Queenmaker, Korean political drama

Moon So-ri and Kim Hee-ae in Queenmaker

Queenmaker features two brilliant and powerful women on one side and a rich man on the other in a tense race for the job of mayor of Seoul, South Korea. This political K-drama has all the ingredients normally found in such a story but tells the events in a particularly Asian manner.

Queenmaker has 11 episodes, and like most television out of South Korea, it moves at a slow pace. It’s amazing how something that moves along with so much deliberate detail can also be riveting and tense, but that’s what happens here. The first few episodes set the stage and by the end suspense is high.

Kim Hee-ae and Moon So-ri on the Queenmaker poster

As the story begins, Hwang Do-hee (Kim Hee-ae) is the fixer for a family with big corporate money. She does anything they need done to cover up their various crimes, corruption, and disregard for the needs of the people they exploit.

Baek Jae Min (Ryu Soo-young) married into this rich family. He planned to run for mayor to garner even more power for himself and his business. He had secrets. He was a womanizer. He pushed himself on a young woman who wanted a public apology. They argued and he pushed her off a tall building. (He’s a pushy guy.) The fixer helped make it look like suicide, even though she suspected otherwise.

The death of the young woman was too much for Hwang Do-hee. After 10 years as the family fixer she deserts them and joins forces with Oh Kyung-sook (Moon So-ri). Oh Kyung-sook was a human rights lawyer and an activist for the workers. She was on the side of the workers and honest government. She was not a politician, but she was convinced to run for mayor.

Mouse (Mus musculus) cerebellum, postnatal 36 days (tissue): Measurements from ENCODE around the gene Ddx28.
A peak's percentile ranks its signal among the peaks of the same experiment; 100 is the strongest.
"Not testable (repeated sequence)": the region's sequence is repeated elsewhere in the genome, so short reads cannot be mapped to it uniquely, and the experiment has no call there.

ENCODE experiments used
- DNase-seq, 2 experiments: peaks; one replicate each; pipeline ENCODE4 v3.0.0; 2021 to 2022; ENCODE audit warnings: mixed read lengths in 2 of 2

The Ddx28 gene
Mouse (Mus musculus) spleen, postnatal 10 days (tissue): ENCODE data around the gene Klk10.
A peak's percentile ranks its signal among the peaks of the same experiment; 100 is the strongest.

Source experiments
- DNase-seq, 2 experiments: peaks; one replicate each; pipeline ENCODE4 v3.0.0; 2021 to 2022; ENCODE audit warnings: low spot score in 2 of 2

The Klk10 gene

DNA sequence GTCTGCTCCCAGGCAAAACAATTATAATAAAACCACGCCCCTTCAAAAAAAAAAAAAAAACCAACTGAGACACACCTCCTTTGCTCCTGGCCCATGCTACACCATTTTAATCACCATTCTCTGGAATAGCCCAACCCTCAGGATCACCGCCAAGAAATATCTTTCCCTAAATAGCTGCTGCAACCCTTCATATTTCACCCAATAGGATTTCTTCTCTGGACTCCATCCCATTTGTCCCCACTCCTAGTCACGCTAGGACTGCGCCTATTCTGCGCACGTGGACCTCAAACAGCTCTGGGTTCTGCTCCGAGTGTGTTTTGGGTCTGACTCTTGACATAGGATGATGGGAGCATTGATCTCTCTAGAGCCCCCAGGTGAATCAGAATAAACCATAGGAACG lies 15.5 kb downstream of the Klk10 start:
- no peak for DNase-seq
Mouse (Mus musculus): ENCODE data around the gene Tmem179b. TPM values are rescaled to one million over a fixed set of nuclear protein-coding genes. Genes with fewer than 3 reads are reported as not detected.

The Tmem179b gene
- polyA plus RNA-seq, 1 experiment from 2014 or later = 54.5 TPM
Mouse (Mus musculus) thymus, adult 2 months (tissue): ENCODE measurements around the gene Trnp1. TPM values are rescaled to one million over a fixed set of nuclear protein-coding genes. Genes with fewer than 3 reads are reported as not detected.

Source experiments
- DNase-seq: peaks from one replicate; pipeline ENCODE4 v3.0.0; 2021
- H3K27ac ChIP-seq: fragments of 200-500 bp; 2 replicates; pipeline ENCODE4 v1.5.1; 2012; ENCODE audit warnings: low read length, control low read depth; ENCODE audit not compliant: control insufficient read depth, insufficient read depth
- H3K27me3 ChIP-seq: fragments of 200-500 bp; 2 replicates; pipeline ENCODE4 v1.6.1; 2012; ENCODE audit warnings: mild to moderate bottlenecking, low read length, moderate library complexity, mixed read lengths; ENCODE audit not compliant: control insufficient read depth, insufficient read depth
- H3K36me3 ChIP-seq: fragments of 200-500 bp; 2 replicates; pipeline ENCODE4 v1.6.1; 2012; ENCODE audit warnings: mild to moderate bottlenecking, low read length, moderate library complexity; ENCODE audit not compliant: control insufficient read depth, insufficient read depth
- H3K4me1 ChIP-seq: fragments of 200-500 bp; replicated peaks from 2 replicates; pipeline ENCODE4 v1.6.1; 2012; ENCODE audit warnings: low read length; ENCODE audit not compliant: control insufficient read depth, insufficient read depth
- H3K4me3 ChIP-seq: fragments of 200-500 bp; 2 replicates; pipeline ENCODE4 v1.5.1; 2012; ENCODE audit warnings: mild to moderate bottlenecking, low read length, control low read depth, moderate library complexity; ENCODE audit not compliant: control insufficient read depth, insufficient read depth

Hwang Do-hee wanted to help Oh Kyung-sook defeat her old employer out of revenge for her friend’s death. Eventually she came to believe in what Oh Kyung-sook stood for and supported her political ambitions because of that. By the end, Hwang Do-hee was ready to make personal sacrifices to ensure that Oh Kyung-sook won the election. The two developed a strong relationship and friendship.

The series covers the 80 days before the election. It takes you through all the usual dirty tricks you expect in a political campaign. Lies, bribes, blackmail, spin, manipulation, and more. There are many characters but the two women fighting at the top dominate the series. Character development is well done for all the many players in the drama.

All the themes running through American political drama at the current time were explored in this one. There were issues of class privilege vs. the needs of working people. They used manipulation of the press with lies and manufactured scandals to incite the public to hate and violence. There was greed and the sense that people with money could do anything they wanted.

While Queenmaker doesn’t have the pace of the American The Diplomat or the Danish Borgen, it has plenty of intrigue to keep you going. K-dramas are on the soapy side, too. You can see it on Netflix. If you give it a look, let me know what you think.

2 thoughts on “Queenmaker, Korean political drama”


    Hi Virginia, I saw Queenmaker some time ago and loved it. The two women characters are strong and well perform. So I recomended it to my friends who do not like korean dramas.
    And they agreed with me thar it is very good.
    There are some other K-dramas with strong women I have seen. Please make some other
    reviews about them so I can know what you think.
    I am from Argentina, I know about the facts of the series.

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